Victoria's Secret

Victoria’s Secret is fighting back. 

The retailer is standing its ground, saying Sycamore Partners, the private equity firm that agreed to buy a majority stake in the intimates brand last February for $525 million, needs to pay up, according to a complaint filed in a Delaware court Thursday. Not only that, but Sycamore’s objections are likely the investment firm’s attempts to renegotiate the price of the business, said Victoria’s Secret’s parent company L Brands.

“This is a case of a buyer trying to get out of a deal,” the L Brands complaint claimed. “Sycamore’s current position is pure gamesmanship.” 

The sale of the lingerie business came into question only a day earlier, when Sycamore filed a lawsuit of its own, alleging that L Brands had violated the terms of the deal when the company “took the voluntary actions” of temporarily closing stores and furloughing employees during the coronavirus outbreak. Now Sycamore wants a Delaware judge to terminate the deal. 

But L Brands called this defense “nonsense.”

“Sycamore ignores a fundamental problem with its apparent case of buyer’s remorse: at the time the parties negotiated the agreement, the world was already well aware of the existence of COVID-19 and parties had agreed that Sycamore would bear the risk of any adverse impacts stemming from the pandemic,” L Brands’ complaint said. 

Sycamore’s plans to buy Victoria’s Secret were revealed on Feb. 20 after weeks of speculation. The lingerie brand had been struggling with declining revenues and a tainted image for the last few years.

Sycamore’s purchase of a majority of Victoria’s Secret, which includes the lingerie and beauty division, along with the Pink brand, was seen by some as the retailer’s best strategy for turning itself around. The deal also allowed L Brands’ more lucrative brand, Bath & Body Works, to become a stand-alone firm.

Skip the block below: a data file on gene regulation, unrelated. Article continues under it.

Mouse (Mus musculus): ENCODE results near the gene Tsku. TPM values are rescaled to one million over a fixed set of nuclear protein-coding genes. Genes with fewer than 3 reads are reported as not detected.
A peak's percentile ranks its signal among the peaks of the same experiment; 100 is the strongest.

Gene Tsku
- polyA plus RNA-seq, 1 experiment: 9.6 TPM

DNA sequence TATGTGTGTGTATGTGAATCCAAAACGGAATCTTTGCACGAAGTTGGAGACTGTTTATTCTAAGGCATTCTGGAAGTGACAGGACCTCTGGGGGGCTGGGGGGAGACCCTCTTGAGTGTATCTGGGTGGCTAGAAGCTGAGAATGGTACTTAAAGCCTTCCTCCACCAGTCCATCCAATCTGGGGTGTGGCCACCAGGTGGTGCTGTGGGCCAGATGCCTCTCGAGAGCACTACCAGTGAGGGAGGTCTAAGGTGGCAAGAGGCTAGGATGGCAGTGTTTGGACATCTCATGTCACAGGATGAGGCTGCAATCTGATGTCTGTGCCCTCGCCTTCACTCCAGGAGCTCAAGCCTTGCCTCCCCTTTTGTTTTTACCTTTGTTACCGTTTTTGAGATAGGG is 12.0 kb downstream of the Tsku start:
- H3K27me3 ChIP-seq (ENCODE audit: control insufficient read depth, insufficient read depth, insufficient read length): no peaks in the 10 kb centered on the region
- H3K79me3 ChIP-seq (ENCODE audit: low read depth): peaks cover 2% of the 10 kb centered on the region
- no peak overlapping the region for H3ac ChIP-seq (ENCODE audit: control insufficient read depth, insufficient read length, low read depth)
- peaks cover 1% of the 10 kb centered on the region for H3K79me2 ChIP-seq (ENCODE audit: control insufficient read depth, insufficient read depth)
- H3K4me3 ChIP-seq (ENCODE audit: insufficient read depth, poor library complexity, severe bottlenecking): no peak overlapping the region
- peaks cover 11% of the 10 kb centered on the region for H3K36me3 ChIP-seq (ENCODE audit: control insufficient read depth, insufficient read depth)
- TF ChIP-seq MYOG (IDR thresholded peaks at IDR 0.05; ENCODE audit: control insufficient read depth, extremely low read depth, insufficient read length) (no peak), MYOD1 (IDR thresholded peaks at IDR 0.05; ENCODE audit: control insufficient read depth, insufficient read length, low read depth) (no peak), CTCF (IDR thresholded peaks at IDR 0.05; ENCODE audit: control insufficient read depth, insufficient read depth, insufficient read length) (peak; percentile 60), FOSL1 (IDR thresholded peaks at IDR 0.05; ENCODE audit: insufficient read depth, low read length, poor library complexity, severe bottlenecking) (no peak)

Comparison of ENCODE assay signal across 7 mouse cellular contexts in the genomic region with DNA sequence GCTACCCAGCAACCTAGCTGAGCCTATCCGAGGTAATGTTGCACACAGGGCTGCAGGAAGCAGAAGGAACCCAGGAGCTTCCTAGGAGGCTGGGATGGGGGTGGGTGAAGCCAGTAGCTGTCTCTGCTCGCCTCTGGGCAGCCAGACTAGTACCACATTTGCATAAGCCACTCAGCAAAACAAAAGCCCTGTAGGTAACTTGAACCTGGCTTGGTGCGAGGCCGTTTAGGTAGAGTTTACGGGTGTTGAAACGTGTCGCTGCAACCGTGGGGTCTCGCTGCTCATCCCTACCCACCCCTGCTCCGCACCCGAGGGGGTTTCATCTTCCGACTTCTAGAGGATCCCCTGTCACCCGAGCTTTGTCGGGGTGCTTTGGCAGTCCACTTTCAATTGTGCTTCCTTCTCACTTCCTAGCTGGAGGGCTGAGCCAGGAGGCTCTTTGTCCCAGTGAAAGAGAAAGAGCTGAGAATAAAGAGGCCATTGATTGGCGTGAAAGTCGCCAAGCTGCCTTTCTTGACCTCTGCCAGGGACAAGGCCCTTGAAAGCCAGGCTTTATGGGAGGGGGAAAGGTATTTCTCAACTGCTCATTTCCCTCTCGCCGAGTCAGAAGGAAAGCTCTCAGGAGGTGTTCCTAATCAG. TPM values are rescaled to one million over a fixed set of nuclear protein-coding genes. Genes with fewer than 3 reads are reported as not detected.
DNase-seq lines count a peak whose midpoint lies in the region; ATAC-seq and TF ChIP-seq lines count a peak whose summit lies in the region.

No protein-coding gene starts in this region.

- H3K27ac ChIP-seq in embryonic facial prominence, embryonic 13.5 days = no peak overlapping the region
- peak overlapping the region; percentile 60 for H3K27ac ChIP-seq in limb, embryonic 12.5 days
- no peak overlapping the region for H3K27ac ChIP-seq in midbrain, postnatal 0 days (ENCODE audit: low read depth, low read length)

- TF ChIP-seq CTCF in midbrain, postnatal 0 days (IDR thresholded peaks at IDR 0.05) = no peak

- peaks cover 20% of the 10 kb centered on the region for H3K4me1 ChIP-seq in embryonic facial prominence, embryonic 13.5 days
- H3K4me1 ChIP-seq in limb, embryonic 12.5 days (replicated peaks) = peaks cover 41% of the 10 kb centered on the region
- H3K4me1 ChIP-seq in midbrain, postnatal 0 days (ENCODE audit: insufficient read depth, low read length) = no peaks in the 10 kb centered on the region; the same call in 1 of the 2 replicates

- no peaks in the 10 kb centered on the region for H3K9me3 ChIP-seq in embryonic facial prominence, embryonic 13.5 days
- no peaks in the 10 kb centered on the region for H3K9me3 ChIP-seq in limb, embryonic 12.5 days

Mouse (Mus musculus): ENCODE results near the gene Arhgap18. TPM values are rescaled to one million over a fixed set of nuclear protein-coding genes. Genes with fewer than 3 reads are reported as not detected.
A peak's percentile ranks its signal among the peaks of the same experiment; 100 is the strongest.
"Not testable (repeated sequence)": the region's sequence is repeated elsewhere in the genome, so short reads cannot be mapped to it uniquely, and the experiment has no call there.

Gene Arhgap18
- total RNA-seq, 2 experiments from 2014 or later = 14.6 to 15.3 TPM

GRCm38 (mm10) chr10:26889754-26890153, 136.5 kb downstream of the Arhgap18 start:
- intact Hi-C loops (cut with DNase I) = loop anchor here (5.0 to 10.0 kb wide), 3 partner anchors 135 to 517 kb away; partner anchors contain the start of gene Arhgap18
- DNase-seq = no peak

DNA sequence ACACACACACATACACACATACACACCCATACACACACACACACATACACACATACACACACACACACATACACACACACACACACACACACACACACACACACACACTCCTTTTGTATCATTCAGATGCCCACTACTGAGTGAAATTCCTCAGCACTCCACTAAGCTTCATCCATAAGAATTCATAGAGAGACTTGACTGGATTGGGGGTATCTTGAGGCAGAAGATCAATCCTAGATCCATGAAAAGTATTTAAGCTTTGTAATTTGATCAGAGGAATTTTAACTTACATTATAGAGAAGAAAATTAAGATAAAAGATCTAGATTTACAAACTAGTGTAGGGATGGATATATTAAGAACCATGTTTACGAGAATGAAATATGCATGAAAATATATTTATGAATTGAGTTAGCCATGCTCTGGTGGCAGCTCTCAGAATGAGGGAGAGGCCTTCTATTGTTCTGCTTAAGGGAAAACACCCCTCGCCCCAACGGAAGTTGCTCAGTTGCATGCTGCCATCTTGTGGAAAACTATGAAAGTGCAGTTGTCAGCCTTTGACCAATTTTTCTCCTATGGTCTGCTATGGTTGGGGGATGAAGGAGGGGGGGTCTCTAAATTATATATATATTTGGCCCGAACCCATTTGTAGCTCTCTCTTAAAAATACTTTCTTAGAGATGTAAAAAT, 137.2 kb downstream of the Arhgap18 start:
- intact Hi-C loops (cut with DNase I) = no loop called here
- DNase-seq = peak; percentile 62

Meanwhile, the coronavirus pandemic was first identified in Wuhan, China — where it is believed to have originated — in late 2019. 

The agreement between Sycamore and L Brands allegedly included a “material adverse effect” clause, or change-in-circumstance clause, that allows the buyer to cancel a transaction if there has been a significant collapse in the financial health of the company it was looking to acquire. According to Sycamore’s lawsuit, pandemics were clearly outlined as one potential pitfall. 

L Brands said this is precisely why Sycamore’s lawsuit is invalid.

“The parties agreed that Sycamore would bear the risk of any adverse impacts stemming from such a pandemic,” the retailer’s complaint said. “Indeed, the definition of ‘material adverse effect’ in the transaction agreement expressly carves out impacts resulting from pandemics.”

L Brands also pointed out that it will still be a minority shareholder in Victoria’s Secret — 45 percent — and therefore “has every economic incentive to preserve the value” of the business. 

The complaint went on to detail various dates when Sycamore attempted to renegotiate the $525 million sale price, amid the current retail environment, which has caused stores in North America to shutter indefinitely and the stock market to tank. 

Shares of L Brands, which closed up 4.32 percent to $10.63 a share Thursday, are down more than 59 percent year-over-year. The stock fell more than 24 percent during Wednesday’s trading session, after news of Sycamore’s objections and subsequent lawsuit broke.  

However, not everyone is convinced the sale is doomed. 

“Sycamore is using this lawsuit as a negotiating tactic, especially given the existence of an explicit pandemic clause in the contract,” Ike Boruchow, senior retail analyst at Wells Fargo, wrote in a note. “We believe the private equity firm is hoping to achieve a more favorable purchase price and/or delay the closing date to when trends have somewhat stabilized.”

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